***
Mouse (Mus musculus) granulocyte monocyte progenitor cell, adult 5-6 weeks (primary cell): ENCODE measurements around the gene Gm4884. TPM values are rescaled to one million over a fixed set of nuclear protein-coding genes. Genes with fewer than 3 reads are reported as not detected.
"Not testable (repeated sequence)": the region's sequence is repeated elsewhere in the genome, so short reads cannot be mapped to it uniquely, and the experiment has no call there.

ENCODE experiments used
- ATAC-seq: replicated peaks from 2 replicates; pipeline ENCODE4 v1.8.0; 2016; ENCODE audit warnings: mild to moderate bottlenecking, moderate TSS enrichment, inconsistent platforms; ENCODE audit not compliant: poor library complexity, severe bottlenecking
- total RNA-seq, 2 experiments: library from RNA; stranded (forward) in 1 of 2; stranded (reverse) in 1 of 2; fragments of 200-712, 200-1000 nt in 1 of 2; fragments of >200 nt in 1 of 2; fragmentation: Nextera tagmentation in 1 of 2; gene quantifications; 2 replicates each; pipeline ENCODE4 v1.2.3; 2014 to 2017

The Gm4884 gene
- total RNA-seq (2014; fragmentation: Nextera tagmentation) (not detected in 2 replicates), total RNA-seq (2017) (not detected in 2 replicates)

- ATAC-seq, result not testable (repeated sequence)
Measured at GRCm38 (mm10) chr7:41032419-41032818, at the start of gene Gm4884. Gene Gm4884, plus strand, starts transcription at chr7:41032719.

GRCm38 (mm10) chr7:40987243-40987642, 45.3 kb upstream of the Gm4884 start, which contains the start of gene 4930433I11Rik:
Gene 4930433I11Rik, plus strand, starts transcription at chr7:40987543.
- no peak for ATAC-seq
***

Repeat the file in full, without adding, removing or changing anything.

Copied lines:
Mouse (Mus musculus) granulocyte monocyte progenitor cell, adult 5-6 weeks (primary cell): ENCODE measurements around the gene Gm4884. TPM values are rescaled to one million over a fixed set of nuclear protein-coding genes. Genes with fewer than 3 reads are reported as not detected.
"Not testable (repeated sequence)": the region's sequence is repeated elsewhere in the genome, so short reads cannot be mapped to it uniquely, and the experiment has no call there.

ENCODE experiments used
- ATAC-seq: replicated peaks from 2 replicates; pipeline ENCODE4 v1.8.0; 2016; ENCODE audit warnings: mild to moderate bottlenecking, moderate TSS enrichment, inconsistent platforms; ENCODE audit not compliant: poor library complexity, severe bottlenecking
- total RNA-seq, 2 experiments: library from RNA; stranded (forward) in 1 of 2; stranded (reverse) in 1 of 2; fragments of 200-712, 200-1000 nt in 1 of 2; fragments of >200 nt in 1 of 2; fragmentation: Nextera tagmentation in 1 of 2; gene quantifications; 2 replicates each; pipeline ENCODE4 v1.2.3; 2014 to 2017

The Gm4884 gene
- total RNA-seq (2014; fragmentation: Nextera tagmentation) (not detected in 2 replicates), total RNA-seq (2017) (not detected in 2 replicates)

- ATAC-seq, result not testable (repeated sequence)
Measured at GRCm38 (mm10) chr7:41032419-41032818, at the start of gene Gm4884. Gene Gm4884, plus strand, starts transcription at chr7:41032719.

GRCm38 (mm10) chr7:40987243-40987642, 45.3 kb upstream of the Gm4884 start, which contains the start of gene 4930433I11Rik:
Gene 4930433I11Rik, plus strand, starts transcription at chr7:40987543.
- no peak for ATAC-seq